Prospecting is prospecting. Leads are leads. Cold calls are cold calls.
So when veteran independent insurance broker John Petrowski recently decided to take a 180-degree career turn and devote himself completely to web design services, it’s not surprising that he chose to stick with the same sales productivity tools.
Petrowski, who runs The Website Shoppe out of his South Carolina home, had long relied on the Mojo Triple Line Power Dialer to log 250-300 calls an hour to sell health insurance. As the founder of the Independent Health Insurance Agent Association (IHIAA), he shared his Mojo Math with us back in 2011, noting that he used to only be able to manually dial 40 prospects an hour. “I no longer have to spend half a week on the phone to land one deal,” he explained.
But drastic changes in the commission structure, enacted by the Affordable Care Act, motivated him to leave the health insurance field and devote all his efforts to his side business. Initially, Petrowski had helped mostly fellow insurance brokers upgrade their websites, but now he caters to all small business owners (four employees or less), including restaurants, beauty salons, florists, opticians, creative professionals and consultants.
“Cold calling is by far the most effective way to target small businesses,” says Petrowski. “If I could succeed with selling insurance, I was sure I could do it with websites. So far, it’s been working tremendously well. Many small businesses still have these ancient GeoCities websites from 15 years ago. And they’re not mobile or tablet friendly. They’re losing a lot of traffic and a lot of customers without even realizing it.”
Petrowski’s niche is designing WordPress themes — customizing layout, logos, colors, headers, graphics, etc. — so that businesses aren’t using cheap-looking, cookie-cutter sites. His major pitch is affordability, offering most design packages for $600-$800 with an average $1,200 rate for e-commerce sites.
“Most of my competitors advertise as if they were based in the United States or are U.S. companies that farm the work out to affiliates overseas,” he says. “They typically charge $2,500, pay about $300 for labor, and keep the rest.”
“Many clients want to meet with me face-t0-face because they have been burned in the past by their web designers. When you say you are local, it matters,” Petrowski adds.
As a one-person operation, The Website Shoppe does not have the luxury of having a huge marketing budget for outreach and advertising. Growing and sustaining the business means making cold calls, period.
“People think that when you run your own small business that your phone rings. It doesn’t. You have to call your customers,” he says. “And it’s easy to get clients from cold calling, believe it or not. I like working from home and being with my family. I’m a very independent thinker. I’m not a corporate person. I’d rather not have 3 or 4 people working over me.”
Petrowski started using the Mojo Triple Line Dialer back in 2007 after becoming extremely frustrated with the quality of the leads he was buying at $7 to $8 a pop. They were shared leads, meaning that he had to be the first to make the call.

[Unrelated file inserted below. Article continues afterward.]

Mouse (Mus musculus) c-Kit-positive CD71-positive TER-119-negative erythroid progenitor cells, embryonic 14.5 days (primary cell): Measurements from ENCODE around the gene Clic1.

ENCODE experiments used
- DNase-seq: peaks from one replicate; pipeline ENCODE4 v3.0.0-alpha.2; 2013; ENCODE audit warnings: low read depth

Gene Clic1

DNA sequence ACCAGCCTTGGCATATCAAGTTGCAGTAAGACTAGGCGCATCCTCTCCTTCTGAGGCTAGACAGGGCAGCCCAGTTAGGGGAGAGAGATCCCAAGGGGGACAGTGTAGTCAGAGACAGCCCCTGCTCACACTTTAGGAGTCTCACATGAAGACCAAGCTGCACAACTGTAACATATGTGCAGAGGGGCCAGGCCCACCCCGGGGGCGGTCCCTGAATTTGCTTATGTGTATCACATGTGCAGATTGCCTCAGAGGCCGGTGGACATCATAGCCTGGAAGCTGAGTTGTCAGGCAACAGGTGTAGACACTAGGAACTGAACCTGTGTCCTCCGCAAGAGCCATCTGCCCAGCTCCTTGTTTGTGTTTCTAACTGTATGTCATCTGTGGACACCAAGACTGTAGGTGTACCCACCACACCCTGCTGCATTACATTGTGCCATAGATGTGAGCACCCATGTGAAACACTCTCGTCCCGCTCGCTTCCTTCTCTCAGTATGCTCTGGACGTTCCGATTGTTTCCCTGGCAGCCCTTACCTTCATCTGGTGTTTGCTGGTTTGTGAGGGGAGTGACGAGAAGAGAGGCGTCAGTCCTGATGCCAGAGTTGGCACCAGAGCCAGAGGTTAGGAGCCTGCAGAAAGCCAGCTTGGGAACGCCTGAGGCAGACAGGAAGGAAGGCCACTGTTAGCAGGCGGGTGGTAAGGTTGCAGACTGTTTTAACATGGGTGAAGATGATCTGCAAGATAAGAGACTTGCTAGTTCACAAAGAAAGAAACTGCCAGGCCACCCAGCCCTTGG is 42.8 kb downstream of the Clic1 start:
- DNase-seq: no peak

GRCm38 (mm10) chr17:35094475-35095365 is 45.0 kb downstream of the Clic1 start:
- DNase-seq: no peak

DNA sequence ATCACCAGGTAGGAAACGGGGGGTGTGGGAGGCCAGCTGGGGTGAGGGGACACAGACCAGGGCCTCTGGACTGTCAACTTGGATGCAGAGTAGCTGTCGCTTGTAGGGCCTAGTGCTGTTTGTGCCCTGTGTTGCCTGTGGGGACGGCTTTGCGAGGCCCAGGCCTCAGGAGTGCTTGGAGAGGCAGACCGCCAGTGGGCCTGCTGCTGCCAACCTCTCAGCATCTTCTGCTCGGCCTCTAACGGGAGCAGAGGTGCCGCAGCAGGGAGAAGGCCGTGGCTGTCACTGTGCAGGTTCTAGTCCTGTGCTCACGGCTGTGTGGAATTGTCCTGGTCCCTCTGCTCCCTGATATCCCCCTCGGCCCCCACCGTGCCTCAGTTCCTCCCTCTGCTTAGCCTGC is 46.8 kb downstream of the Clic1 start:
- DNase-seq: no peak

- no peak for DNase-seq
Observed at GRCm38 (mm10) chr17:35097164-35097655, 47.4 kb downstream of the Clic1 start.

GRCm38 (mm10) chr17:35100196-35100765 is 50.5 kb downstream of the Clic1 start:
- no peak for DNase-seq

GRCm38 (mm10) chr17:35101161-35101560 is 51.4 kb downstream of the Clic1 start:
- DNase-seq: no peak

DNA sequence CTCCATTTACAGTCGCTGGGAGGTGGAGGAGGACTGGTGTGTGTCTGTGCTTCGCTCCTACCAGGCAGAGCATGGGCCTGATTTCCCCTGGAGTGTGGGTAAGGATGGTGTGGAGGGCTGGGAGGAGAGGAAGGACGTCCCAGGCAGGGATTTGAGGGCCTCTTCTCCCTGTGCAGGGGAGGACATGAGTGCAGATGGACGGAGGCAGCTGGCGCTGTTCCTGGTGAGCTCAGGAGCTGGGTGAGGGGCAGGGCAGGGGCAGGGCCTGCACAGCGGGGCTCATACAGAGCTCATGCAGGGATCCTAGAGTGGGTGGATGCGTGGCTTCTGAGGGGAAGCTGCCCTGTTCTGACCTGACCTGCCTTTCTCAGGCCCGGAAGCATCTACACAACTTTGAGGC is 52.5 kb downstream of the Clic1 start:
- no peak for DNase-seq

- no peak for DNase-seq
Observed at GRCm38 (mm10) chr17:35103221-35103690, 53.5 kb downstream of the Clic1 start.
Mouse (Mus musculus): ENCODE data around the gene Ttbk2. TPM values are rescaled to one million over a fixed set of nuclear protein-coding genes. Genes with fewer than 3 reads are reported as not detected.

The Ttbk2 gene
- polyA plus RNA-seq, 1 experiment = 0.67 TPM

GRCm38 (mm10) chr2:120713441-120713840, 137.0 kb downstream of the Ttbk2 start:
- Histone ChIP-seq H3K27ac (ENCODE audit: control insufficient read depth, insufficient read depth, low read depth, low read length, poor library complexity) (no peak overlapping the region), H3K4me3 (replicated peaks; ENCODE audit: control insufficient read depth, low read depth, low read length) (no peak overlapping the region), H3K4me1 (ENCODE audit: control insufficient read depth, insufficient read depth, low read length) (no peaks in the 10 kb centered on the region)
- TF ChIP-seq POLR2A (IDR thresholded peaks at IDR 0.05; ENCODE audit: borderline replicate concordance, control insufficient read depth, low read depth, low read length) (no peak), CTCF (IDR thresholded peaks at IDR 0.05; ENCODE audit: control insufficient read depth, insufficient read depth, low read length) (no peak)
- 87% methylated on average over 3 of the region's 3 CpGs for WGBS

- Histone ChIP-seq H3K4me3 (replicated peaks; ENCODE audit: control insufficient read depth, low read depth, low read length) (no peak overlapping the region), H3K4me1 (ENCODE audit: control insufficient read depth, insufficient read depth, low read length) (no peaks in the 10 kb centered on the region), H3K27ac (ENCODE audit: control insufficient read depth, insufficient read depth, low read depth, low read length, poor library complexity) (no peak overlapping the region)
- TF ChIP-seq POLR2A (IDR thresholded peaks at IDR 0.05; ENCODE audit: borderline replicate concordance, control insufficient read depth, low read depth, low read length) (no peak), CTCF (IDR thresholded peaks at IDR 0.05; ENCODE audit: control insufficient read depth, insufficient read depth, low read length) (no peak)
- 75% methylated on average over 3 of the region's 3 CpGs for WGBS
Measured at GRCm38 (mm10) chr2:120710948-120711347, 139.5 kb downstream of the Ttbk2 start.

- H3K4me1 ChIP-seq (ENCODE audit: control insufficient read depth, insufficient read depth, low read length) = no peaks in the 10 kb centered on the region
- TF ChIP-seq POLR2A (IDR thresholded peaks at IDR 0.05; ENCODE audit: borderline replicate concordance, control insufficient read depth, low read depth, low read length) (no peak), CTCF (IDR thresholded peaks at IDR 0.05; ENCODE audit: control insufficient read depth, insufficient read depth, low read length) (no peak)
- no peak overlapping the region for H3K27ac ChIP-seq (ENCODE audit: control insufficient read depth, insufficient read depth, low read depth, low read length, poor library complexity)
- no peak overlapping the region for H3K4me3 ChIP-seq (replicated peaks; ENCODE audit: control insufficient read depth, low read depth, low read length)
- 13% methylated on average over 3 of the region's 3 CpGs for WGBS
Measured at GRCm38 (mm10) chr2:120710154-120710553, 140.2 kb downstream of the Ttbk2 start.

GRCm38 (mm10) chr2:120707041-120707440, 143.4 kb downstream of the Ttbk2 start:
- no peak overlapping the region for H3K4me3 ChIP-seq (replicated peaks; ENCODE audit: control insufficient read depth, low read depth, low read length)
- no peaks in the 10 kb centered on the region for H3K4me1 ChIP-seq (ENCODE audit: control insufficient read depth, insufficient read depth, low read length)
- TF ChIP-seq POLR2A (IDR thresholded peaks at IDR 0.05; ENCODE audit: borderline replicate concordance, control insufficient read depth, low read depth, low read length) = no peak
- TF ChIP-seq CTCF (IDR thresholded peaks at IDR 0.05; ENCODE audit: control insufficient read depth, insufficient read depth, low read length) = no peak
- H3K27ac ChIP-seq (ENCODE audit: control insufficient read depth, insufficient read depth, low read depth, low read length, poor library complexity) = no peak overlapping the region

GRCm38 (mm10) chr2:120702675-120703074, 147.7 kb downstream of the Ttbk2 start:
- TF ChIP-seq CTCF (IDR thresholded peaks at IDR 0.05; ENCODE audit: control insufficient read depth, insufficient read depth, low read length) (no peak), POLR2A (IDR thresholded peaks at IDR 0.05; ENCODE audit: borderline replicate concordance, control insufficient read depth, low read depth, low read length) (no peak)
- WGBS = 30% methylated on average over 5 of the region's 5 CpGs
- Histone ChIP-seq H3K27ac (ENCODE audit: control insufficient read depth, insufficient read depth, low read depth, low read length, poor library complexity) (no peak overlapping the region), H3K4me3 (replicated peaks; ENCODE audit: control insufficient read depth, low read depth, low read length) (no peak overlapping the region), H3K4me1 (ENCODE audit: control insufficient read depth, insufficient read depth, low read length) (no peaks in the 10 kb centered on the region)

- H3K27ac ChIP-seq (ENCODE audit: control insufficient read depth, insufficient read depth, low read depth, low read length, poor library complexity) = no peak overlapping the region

“It used to be that 75 percent of the people I dialed would answer the phone and were real. It eventually dwindled down to where only 5 percent would pick up. Now if you buy 100 leads today, you’ll only get that same 5 percent. More customers are putting in their real email addresses and fake phone numbers when they visit a website now. I’d say that 70-80 percent of commercially available leads are completely fake,” he says.
When he was still in the insurance business, Petrowski would pay telemarketers $10 an hour to mine exclusive leads for him. With the help of the Mojo dialer, tripling the amount of their calls, his exclusive leads cost $5 each instead of $8 for a shared one. A meticulous keeper of records, Petrowski used to share his call and sales date on his personal blog.
Based on the lessons of his health insurance sales days, Petrowski now generates all his leads for free through ReferenceUSA.com, a service he accesses through his local public library. The “premier source of business and residential information for reference and research” requires that you enter your library card number through your library’s website. (Ask the reference desk at your library if they subscribe to the service.)
Petrowski uses ReferenceUSA to download all the small business listings in a particular town, filtered by business type, state and zip codes. Then he scrubs the list of all chain-stores, banks, supermarkets and doctor’s offices — places where is unlikely to get the chief decision maker on the phone. He then imports those cold leads into Mojo.
“Mojo is a very simple, user-friendly dialer,” says Petrowski. “And now that everything is web based, you can make calls from every computer instead of installing the software each time. You can go online and make calls from anywhere.”
“Everyone needs a marketing plan,” he adds. “If you’re one guy working out of your house, you don’t have the luxury of spending thousands of dollars on advertising and waiting for your phone to ring. For a very reasonable cost, you can pretty much control your own destiny.”